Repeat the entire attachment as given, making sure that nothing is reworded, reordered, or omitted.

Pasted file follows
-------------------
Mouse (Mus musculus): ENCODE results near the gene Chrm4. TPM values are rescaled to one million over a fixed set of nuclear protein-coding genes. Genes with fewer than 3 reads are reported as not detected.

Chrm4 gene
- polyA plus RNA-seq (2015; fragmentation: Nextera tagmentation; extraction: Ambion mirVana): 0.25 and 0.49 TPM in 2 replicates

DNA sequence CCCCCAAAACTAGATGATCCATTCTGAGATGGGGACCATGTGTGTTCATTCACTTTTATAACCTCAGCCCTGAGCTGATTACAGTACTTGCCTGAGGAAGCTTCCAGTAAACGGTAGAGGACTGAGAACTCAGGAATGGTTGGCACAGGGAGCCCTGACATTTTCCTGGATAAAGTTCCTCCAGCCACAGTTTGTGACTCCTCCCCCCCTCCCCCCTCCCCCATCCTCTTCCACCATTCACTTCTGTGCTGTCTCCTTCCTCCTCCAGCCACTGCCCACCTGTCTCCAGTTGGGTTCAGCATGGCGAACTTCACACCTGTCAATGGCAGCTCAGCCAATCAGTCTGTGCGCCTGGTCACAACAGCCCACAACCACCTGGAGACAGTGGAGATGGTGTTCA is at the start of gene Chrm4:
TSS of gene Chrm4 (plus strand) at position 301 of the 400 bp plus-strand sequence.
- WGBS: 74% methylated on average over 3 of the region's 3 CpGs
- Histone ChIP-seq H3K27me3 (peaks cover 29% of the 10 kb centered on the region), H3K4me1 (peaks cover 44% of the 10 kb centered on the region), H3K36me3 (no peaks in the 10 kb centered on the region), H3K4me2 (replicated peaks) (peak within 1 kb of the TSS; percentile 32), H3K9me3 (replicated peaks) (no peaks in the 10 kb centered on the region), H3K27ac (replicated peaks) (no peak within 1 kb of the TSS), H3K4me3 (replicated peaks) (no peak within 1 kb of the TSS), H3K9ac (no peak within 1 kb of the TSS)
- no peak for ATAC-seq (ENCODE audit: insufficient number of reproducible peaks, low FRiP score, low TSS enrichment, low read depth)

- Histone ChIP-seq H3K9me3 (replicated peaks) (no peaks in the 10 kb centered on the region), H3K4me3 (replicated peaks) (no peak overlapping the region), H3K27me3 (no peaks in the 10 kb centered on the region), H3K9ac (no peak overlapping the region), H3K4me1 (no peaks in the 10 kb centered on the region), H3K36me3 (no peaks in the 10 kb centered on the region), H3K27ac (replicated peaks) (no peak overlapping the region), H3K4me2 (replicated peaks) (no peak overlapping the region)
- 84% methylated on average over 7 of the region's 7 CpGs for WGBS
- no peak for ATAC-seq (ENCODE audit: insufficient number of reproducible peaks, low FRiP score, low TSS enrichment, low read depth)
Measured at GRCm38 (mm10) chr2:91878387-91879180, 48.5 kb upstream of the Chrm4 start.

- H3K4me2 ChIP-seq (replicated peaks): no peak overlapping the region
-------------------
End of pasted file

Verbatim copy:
Mouse (Mus musculus): ENCODE results near the gene Chrm4. TPM values are rescaled to one million over a fixed set of nuclear protein-coding genes. Genes with fewer than 3 reads are reported as not detected.

Chrm4 gene
- polyA plus RNA-seq (2015; fragmentation: Nextera tagmentation; extraction: Ambion mirVana): 0.25 and 0.49 TPM in 2 replicates

DNA sequence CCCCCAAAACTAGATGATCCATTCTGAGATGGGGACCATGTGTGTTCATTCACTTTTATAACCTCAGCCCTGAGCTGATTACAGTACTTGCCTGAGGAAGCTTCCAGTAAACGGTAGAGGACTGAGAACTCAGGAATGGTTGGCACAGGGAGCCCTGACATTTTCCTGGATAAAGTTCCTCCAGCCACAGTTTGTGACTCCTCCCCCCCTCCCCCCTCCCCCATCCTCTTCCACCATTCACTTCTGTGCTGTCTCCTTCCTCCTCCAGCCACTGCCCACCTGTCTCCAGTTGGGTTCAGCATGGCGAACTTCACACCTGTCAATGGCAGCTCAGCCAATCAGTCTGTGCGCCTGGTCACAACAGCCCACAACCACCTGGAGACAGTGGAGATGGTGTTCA is at the start of gene Chrm4:
TSS of gene Chrm4 (plus strand) at position 301 of the 400 bp plus-strand sequence.
- WGBS: 74% methylated on average over 3 of the region's 3 CpGs
- Histone ChIP-seq H3K27me3 (peaks cover 29% of the 10 kb centered on the region), H3K4me1 (peaks cover 44% of the 10 kb centered on the region), H3K36me3 (no peaks in the 10 kb centered on the region), H3K4me2 (replicated peaks) (peak within 1 kb of the TSS; percentile 32), H3K9me3 (replicated peaks) (no peaks in the 10 kb centered on the region), H3K27ac (replicated peaks) (no peak within 1 kb of the TSS), H3K4me3 (replicated peaks) (no peak within 1 kb of the TSS), H3K9ac (no peak within 1 kb of the TSS)
- no peak for ATAC-seq (ENCODE audit: insufficient number of reproducible peaks, low FRiP score, low TSS enrichment, low read depth)

- Histone ChIP-seq H3K9me3 (replicated peaks) (no peaks in the 10 kb centered on the region), H3K4me3 (replicated peaks) (no peak overlapping the region), H3K27me3 (no peaks in the 10 kb centered on the region), H3K9ac (no peak overlapping the region), H3K4me1 (no peaks in the 10 kb centered on the region), H3K36me3 (no peaks in the 10 kb centered on the region), H3K27ac (replicated peaks) (no peak overlapping the region), H3K4me2 (replicated peaks) (no peak overlapping the region)
- 84% methylated on average over 7 of the region's 7 CpGs for WGBS
- no peak for ATAC-seq (ENCODE audit: insufficient number of reproducible peaks, low FRiP score, low TSS enrichment, low read depth)
Measured at GRCm38 (mm10) chr2:91878387-91879180, 48.5 kb upstream of the Chrm4 start.

- H3K4me2 ChIP-seq (replicated peaks): no peak overlapping the region